Posted May 11th, 2009
This May, for just the second time in 21 years, I won’t be in Burlington on Memorial Day weekend to run the Vermont City Marathon. Both absences are due to unavoidable conflicts with weddings. I have run all the other Vermont City Marathons, but there were a few tight squeezes during those two decades.
In ’93, I slipped out early from the Saturday night festivities of my 25th college reunion so that I could leave campus before dawn and make the 8 a.m. start. A few years later, I couldn’t pass up the opportunity to spend the month of May helping the owners of Camp Denali, in Alaska’s magnificent national park, prepare their wilderness lodge for the summer season. With two feet of snow on the ground and plenty of work, there was little time for running. I returned to Vermont just in time for the marathon, but my lack of training turned it into the proverbial “death march.”
Then, in 1999, my daughter graduated from Bates College in Lewiston, ME. Although the commencement ceremonies were on Monday, Julie wanted me to attend a reception Sunday evening. So I finished the Vermont City Marathon, limped to the car and drove five hours to Lewiston. I made it to the reception on time, but generated a lot of unnecessary concern because I was so stiff I could barely walk.
It occurred to me recently that I may have run my last marathon. I love to compete, but for the past several years I’ve had a hard time being consistent about training. It might be possible to sign up for a 5K, or even a 10K race, with minimal training, and still have an enjoyable experience, but nobody enjoys a marathon without investing considerable time preparing for it. Of course, one of the tremendous innovations of modern events like the Vermont City Marathon is the inclusion of relay teams, allowing everyone to be part of the celebration, regardless of athletic ability or available training time.
Although I never kept accurate count, I suspect I’ve run 50 or 60 marathons, which have provided some vivid and entertaining memories. Among my first was the celebrated Equinox Marathon in Fairbanks, AK, rated the second toughest in the U.S. That race became part of the annual training schedule for the athletes assigned to the Army’s Biathlon Training Center at Fort Richardson, just outside of Anchorage. Because of its very hilly route, the early Equinox events were dominated by members of the biathlon team.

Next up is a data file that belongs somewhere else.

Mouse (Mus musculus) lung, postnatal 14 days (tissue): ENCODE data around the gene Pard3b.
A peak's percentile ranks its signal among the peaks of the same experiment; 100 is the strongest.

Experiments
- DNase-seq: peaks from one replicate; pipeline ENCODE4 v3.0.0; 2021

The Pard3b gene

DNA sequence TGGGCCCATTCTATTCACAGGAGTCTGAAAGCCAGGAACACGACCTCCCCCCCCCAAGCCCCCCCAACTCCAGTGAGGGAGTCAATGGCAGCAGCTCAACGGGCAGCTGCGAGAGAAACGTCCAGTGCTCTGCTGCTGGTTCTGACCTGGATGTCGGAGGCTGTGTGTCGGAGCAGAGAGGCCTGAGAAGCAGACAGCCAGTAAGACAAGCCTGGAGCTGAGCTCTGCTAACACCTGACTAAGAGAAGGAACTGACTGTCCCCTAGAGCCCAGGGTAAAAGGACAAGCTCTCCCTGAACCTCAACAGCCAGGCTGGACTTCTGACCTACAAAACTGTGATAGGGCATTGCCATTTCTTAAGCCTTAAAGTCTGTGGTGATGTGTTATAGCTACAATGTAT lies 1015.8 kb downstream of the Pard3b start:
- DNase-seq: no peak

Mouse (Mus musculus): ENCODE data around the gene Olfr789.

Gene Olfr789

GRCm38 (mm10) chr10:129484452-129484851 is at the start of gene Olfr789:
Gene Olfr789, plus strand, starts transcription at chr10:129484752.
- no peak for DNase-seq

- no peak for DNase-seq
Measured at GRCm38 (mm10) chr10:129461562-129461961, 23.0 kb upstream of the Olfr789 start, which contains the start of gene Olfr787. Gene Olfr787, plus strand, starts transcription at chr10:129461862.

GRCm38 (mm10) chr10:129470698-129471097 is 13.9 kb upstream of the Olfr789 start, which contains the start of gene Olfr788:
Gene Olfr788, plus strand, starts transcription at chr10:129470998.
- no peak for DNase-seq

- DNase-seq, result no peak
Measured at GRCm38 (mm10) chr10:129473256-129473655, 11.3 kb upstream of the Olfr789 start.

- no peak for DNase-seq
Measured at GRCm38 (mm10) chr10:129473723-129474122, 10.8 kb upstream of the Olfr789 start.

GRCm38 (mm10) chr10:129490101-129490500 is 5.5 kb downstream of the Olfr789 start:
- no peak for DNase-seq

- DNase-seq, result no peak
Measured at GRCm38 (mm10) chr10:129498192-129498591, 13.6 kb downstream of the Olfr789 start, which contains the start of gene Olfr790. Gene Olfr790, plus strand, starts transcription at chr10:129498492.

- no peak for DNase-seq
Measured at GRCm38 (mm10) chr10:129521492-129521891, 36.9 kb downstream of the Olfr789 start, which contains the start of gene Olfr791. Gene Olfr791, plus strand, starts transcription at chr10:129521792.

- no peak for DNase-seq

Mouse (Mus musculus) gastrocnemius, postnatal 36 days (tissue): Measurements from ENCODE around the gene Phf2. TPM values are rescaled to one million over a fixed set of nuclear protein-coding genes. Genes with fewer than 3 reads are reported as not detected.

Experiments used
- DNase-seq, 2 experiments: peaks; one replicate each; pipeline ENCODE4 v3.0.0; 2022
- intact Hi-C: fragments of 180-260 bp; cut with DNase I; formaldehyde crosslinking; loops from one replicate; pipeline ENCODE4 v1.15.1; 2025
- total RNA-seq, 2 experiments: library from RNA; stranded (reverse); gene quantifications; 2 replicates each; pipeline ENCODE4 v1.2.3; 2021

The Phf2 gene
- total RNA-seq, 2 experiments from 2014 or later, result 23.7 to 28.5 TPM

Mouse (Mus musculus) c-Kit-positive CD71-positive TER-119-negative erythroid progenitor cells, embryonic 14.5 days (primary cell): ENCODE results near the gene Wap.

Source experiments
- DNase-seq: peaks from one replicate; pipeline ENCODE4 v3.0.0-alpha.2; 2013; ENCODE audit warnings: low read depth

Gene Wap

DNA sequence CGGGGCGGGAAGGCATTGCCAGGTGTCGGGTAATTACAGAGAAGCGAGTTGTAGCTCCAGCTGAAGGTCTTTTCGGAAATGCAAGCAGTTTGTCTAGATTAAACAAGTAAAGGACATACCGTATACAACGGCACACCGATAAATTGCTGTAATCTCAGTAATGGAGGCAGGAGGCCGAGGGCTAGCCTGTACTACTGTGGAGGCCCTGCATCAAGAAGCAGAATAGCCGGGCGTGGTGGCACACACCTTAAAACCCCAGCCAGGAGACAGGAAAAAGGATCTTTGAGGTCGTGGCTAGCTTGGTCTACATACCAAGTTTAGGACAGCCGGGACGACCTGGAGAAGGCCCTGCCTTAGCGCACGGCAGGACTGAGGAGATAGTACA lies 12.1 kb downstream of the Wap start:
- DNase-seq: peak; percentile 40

In 1969, I found myself leading the pack with a persistent college kid hanging on my shoulder. On the many tough climbs I pulled away, but he inevitably reeled me in on the descents. When the finish appeared a few hundred meters ahead, the kid casually turned to me and said, “Thanks, it’s been great,” before shifting gears and easily out-sprinting me to the line. It was some consolation to learn later that he was Spencer Lyman of McGrath, AK, and was on a full running scholarship to Oregon State University, which was, in those days, not far from the epicenter of running in the world.
A few years later, I survived the inaugural Resurrection Trail Marathon, which began in the isolated village of Hope, AK, followed a wilderness trail 13 miles to East Creek, then returned to Hope. East Creek was where Anchorage high school student Scott McGinnis was seriously mauled by a grizzly bear and his hiking buddy, Tim Moerlein, scared the bear away, then ran 13 miles to Hope for help. That marathon never really caught on.
I’ve run Boston, the granddaddy of all marathons, six times, including the centennial in 1996. It’s impossible to describe the feeling of being swept along with more than 30,000 other runners, cheered every step of the way by millions of enthusiastic spectators.
Having spent four years in the Army, I was able to maintain the obligatory disdain for the Marines, until I participated in the 1990 Marine Corps Marathon in Washington, DC. Everything about the event was carefully organized and flawlessly executed. Twelve years later, I returned to that race, which had taken on profound significance. Soon after the start we ran past the scorched scar on the side of the Pentagon, and among the thousands of young Marines supporting the event, most would soon be headed for combat in Afghanistan.
Maybe I have a couple more 26 milers left in me, but if not, I have no complaints. Besides, I can always pull together a few old buddies for a relay team at the VCM.
John Morton is a former Olympic biathlete and Nordic ski coach. He lives in Thetford Center, VT, where he designs Nordic ski trails. You can reach him through his website, www.mortontrails.com.